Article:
THE battle to see new life breathed into a historic building at the heart of Dunbar is continuing, with a petition drawn up urging residents to back plans to turn the building into flats.

Alexander Williamson’s attempts to see the vacant areas of the Dunbar Assembly Rooms, which dates back nearly 200 years, turned into four flats were rejected by East Lothian Council’s planning committee in March.

An appeal to Scottish Ministers is being drawn up, while a petition has been launched urging members of the public to back the proposal, which developers claim is “the only course of action left”.

The petition, which developers hope will show public support for the plans, has already been signed by nearly 300 people.

It notes that the building was bought at auction in 1997, with permission in place for nine flats. But the planning consent lapsed in 1999, which “started a long journey over many years and countless sleepless nights worrying for the safety of the residents living below”.

The petition notes: “Unless we successfully lobby Scottish Ministers with our appeal, my parents’ 24-year battle to regenerate this building could be lost.

“Dunbar’s town centre regeneration will continue to be held back in favour of large out-of-town developments, risking the lives and livelihoods of local people, while we watch historic buildings deteriorate beyond repair.

“You don’t need to look far in Dunbar to see the effects neglect has had on our history.

“Thankfully, over the past 24 years, we have managed to maintain the structure of the Assembly Rooms, keeping a roof above the three basement flats below.

“This has not come without expense and eventually the 200-year-old roof will need removed if not replaced.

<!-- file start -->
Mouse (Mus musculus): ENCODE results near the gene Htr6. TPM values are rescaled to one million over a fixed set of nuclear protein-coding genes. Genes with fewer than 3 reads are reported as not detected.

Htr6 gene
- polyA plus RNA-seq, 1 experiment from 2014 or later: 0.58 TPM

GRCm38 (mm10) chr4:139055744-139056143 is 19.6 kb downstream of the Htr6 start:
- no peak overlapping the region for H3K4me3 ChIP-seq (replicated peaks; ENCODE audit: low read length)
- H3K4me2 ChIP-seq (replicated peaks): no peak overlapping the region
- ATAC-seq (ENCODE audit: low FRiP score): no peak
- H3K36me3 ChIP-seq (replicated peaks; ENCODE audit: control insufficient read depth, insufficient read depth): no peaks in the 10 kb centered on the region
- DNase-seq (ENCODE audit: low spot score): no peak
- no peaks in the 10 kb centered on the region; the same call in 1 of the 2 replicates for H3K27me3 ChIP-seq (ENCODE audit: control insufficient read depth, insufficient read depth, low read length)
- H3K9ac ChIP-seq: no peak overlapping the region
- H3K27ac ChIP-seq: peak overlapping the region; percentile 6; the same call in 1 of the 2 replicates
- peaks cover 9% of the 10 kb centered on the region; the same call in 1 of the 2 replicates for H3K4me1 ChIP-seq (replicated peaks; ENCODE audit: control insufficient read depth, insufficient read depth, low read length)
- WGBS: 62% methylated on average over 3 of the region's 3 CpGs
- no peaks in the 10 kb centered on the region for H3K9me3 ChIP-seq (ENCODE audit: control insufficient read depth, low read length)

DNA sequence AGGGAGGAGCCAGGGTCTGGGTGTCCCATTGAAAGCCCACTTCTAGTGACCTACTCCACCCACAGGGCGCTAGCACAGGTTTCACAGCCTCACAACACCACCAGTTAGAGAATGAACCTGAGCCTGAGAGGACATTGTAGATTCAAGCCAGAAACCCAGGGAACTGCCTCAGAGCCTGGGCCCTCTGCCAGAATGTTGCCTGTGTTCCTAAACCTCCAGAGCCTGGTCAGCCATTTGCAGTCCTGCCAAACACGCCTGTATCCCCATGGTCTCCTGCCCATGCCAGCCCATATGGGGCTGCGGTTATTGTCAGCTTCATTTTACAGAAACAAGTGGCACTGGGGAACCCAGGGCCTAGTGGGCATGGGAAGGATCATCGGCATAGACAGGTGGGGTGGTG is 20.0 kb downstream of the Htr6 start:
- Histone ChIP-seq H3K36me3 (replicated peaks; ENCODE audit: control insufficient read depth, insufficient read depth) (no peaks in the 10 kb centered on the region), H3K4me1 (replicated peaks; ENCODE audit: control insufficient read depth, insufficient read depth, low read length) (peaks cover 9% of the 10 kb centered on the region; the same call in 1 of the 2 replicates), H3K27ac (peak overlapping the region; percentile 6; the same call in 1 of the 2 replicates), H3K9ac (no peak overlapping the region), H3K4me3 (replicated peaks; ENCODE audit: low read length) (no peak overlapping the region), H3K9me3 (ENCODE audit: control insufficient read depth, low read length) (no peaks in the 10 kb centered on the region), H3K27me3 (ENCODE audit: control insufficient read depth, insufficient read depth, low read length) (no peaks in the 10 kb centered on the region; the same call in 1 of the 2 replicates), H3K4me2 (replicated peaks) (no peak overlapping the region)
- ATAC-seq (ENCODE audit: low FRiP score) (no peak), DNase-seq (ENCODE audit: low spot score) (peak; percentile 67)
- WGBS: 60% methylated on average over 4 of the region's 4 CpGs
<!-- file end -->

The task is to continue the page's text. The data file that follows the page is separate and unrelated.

“This building is older than some of Dunbar’s most iconic landmarks – nearly 30 years older than Abbey Church on High Street, for example.

“To put this into perspective, the Assembly Rooms date back to 1822, the same year as King George IV visited Scotland (the first reigning monarch to set foot on Scottish soil for two centuries), three years after Queen Victoria was born, some 22 years before the Victoria Harbour in Dunbar, which was started in 1844.

“Please give us your support in order that we can challenge the decision of our local councillors, bring life back to this building and remove an eyesore from Church Street.”

The planning committee saw councillors split over whether the scheme, which was supported by the town’s community council, should go ahead.

Ward councillor Norman Hampshire, who is the planning committee convenor, highlighted parking difficulties as being behind the reason for him opting to vote to refuse the application, despite planning officials recommending it be approved.

The petition is at